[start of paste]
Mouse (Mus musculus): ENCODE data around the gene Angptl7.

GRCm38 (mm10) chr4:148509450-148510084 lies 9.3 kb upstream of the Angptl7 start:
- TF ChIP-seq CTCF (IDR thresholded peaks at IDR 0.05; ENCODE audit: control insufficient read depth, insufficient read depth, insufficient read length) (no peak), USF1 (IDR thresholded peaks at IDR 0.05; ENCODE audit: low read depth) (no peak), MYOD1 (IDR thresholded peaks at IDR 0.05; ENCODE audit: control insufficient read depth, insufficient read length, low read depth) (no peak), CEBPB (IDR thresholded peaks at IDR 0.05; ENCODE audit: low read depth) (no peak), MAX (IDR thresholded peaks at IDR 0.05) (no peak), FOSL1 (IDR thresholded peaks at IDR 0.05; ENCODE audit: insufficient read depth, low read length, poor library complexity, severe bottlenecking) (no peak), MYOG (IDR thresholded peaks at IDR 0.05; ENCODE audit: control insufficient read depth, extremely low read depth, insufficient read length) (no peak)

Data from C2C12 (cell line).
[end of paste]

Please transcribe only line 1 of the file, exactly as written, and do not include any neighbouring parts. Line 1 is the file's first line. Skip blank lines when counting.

Mouse (Mus musculus): ENCODE data around the gene Angptl7.